No other motorcycle matches the style or sound of a Harley-Davidson, with its rumbling V-twin engines. Harley-Davidson Classics zooms in on more than 50 of the company’s greatest creations, giving a close-up portrait of each machine. Superb double-page photos and close-up shots highlight every aspect of each motorcycle. Comprehensive specification boxes accompany each model, covering all the technical aspects, including engine type and size, frame, transmission, suspension, and brakes. An in-depth description explores the bike’s development and manufacturing history. This unique and highly illustrated volume provides insight into the fascinating world of this legendary marque and is essential reading for all Harley-Davidson fans.
Harley-Davidson Custom Vehicle Operations (CVO) motorcycles are the pinnacle of the Motor Company's customization: custom-shop details that push the boundaries of style and performance with high-impact paint, killer wheels, big engines, and exclusive technology. Designed in-house since 1999 at Harley-Davidson's world-class Willie G. Product Development Center, built by the factory, and available through Harley-Davidson's dealer network, these machines set themselves apart from the pack. Harley-Davidson CVO Motorcycles: The Motor Company's Custom Vehicle Operations is the first book to showcase these works of two-wheeled art and the story behind them.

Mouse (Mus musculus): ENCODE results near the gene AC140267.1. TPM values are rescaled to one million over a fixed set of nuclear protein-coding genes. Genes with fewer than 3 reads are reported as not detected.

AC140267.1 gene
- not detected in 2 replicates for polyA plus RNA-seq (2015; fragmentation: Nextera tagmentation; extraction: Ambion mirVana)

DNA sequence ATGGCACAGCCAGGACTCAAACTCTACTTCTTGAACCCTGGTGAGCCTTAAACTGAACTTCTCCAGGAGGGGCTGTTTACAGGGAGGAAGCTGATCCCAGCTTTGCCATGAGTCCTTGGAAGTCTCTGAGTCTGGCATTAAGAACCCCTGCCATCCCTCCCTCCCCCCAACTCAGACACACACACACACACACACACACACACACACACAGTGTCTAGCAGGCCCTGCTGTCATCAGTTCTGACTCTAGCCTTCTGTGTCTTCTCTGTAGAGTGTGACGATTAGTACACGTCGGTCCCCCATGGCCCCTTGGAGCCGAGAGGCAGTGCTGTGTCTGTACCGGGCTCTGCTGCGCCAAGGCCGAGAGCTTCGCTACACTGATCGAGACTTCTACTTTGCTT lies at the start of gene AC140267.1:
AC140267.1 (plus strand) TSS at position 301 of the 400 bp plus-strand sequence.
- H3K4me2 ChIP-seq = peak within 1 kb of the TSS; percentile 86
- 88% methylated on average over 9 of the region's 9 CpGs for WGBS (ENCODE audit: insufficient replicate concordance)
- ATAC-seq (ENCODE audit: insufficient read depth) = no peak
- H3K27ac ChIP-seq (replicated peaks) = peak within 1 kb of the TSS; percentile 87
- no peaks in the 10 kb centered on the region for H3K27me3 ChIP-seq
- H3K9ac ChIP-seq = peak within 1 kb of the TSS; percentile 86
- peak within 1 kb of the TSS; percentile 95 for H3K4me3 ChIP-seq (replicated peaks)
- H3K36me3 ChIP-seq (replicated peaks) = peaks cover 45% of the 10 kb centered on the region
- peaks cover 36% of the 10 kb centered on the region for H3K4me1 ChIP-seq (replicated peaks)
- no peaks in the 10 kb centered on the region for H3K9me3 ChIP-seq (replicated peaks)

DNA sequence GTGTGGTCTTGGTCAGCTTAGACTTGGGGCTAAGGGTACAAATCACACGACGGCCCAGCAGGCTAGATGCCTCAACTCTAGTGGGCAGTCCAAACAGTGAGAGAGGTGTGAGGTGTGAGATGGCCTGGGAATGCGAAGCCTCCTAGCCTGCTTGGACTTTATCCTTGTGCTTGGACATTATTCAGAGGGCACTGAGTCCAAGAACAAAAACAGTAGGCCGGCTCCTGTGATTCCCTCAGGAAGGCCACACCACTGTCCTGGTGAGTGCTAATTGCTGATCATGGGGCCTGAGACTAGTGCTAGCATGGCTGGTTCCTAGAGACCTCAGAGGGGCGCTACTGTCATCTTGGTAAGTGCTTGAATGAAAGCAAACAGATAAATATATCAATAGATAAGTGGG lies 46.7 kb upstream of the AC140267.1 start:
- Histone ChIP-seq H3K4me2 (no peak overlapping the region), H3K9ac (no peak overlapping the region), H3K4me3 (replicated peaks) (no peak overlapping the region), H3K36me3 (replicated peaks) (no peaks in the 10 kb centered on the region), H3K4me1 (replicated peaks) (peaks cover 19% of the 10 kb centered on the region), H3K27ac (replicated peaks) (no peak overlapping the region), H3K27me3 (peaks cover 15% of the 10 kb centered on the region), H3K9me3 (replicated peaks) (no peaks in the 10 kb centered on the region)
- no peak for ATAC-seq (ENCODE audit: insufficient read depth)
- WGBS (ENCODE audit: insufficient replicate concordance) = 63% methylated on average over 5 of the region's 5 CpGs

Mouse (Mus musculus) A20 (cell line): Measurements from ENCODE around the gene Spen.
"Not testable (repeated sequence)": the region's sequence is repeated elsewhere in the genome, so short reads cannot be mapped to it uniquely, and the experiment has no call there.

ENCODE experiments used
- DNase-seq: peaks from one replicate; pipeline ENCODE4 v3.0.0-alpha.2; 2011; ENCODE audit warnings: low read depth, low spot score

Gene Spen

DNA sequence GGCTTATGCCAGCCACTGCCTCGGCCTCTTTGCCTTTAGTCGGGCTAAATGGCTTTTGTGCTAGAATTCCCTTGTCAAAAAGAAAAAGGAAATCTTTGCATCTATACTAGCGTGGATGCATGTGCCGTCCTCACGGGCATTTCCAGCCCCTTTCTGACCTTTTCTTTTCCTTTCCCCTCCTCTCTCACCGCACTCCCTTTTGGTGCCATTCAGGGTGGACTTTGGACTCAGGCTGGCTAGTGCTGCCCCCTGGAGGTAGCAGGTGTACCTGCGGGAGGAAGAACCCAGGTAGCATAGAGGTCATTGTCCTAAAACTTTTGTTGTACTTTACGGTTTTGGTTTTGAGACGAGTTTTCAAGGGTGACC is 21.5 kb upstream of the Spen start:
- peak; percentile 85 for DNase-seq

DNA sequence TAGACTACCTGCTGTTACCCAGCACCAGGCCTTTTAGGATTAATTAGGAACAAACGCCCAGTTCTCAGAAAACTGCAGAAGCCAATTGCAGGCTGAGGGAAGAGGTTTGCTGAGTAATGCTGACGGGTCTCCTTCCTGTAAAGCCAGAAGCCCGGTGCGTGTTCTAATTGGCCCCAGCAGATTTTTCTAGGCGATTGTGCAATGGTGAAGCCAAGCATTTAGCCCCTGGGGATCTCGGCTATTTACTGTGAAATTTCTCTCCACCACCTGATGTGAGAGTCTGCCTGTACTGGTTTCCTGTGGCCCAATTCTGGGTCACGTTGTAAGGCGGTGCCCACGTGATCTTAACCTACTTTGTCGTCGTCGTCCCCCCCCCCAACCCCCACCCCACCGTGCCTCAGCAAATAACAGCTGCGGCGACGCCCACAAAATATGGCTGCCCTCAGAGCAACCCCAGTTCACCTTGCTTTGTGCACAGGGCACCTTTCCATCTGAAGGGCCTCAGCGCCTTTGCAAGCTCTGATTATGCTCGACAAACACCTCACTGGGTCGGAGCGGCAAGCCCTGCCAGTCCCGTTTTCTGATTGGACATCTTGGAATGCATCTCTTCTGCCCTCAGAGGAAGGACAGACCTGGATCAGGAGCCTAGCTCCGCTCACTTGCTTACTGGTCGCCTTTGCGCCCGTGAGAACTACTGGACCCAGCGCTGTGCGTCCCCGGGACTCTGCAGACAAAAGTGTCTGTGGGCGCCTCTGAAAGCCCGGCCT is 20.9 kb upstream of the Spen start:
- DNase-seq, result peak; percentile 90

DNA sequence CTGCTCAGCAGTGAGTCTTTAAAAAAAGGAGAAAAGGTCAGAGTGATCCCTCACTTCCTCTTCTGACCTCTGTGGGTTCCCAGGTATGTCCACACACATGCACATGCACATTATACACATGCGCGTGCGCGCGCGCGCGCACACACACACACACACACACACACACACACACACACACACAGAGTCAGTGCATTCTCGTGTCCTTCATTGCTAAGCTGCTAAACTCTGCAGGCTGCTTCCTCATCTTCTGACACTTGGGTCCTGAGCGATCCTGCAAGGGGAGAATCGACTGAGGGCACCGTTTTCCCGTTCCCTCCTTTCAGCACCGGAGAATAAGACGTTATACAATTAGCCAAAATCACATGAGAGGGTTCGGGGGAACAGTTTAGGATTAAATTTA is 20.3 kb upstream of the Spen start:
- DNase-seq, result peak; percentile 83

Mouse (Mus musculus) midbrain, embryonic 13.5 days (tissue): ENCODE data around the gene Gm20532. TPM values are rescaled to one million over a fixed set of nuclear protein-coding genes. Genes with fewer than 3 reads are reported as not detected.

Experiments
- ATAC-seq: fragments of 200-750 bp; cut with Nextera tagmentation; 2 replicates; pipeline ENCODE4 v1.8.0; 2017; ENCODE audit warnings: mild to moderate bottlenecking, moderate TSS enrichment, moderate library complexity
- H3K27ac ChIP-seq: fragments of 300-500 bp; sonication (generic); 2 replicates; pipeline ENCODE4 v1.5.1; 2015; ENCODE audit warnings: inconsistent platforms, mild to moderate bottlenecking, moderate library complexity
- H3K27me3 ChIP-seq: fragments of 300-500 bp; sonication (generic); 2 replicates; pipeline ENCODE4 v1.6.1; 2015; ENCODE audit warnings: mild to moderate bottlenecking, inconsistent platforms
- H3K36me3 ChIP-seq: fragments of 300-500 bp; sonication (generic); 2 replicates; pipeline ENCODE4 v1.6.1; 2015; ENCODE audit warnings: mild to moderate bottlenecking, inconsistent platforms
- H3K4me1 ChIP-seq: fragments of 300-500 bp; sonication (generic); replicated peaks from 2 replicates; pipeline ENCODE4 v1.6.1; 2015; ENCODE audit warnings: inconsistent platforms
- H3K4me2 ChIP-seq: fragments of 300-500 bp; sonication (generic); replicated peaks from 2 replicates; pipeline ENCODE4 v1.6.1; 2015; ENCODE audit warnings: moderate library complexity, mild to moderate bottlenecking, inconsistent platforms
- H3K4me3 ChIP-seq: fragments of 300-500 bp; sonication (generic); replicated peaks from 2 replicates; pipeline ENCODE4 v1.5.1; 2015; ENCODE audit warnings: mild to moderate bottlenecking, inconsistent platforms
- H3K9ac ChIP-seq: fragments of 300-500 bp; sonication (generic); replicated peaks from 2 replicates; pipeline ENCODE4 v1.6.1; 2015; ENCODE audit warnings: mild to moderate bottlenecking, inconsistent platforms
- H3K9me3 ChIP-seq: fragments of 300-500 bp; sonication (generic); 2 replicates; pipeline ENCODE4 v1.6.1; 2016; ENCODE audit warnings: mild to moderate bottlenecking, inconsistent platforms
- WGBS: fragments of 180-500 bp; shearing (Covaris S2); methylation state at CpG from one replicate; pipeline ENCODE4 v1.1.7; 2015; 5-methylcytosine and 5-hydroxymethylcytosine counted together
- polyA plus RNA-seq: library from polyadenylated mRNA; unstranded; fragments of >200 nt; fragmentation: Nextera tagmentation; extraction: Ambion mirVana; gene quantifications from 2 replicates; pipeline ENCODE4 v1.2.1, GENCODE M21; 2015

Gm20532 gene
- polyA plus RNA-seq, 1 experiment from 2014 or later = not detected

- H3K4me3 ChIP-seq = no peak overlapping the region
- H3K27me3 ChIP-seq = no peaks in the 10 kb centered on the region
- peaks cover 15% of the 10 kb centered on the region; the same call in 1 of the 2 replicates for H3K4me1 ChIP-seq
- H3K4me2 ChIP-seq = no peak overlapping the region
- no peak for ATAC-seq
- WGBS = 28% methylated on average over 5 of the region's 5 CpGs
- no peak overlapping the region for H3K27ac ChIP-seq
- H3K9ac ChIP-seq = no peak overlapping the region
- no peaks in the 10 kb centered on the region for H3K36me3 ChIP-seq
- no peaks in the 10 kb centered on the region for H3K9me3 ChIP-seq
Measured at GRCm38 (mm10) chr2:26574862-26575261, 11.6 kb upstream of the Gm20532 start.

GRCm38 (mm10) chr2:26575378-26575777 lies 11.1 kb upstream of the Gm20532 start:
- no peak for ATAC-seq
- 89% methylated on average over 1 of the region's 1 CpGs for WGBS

Produced in limited numbers, and always in high demand, CVO motorcycles are defined by the riders committed to riding the best. Whether you have one of these high-performance motorcycles in your garage or have one in your sight line, Harley-Davidson CVO Motorcycles provides a close look into the Motor Company's ultimate custom motorcycles.
Harley-Davidson WLA is the story of an iconic model in the long history of Harley-Davidson motorcycles, the WLA, which was used by Allied forces during WWII. Developed for the US Army’s mechanized cavalry, it became the leading US military motorcycle of the war. It served the US armed services as a messenger and military police vehicle. The Red Army’s motorcycle battalions, reconnaissance units of its tank armies, also used them as their primary vehicle. The armies of the Soviet Union, Canada, the United Kingdom, Australia, France, China, and Brazil also made use of the model and its variants. It is known today as the “Liberator”; discover the history and stories of individuals who rode this icon to war and why the model is now a favorite among civilian collectors.
The Harley-Davidson Story: Tales from the Archives is a fascinating, visually driven overview of the motor company's rich story, created in cooperation with the Harley-Davidson Museum.
The story of Harley-Davidson is a classic American tale of spirit, invention, and the right idea at the right time. From its beginning in a small Milwaukee shed in 1903, William Harley and his cousins, the Davidson brothers, set in motion what would eventually become the world’s most iconic motorcycle company.
While other motorcycle companies rose and fell through the teens and 1920s, Harley went from strength to strength, whether introducing its first V-twin motor or dominating racetracks across America. The Milwaukee Miracle even prospered during World War II, building war bikes for the armed forces. By the 1950s, they’d buried their last American-built competitor, Indian, and gained a hold over the U.S. market that they maintain to this day.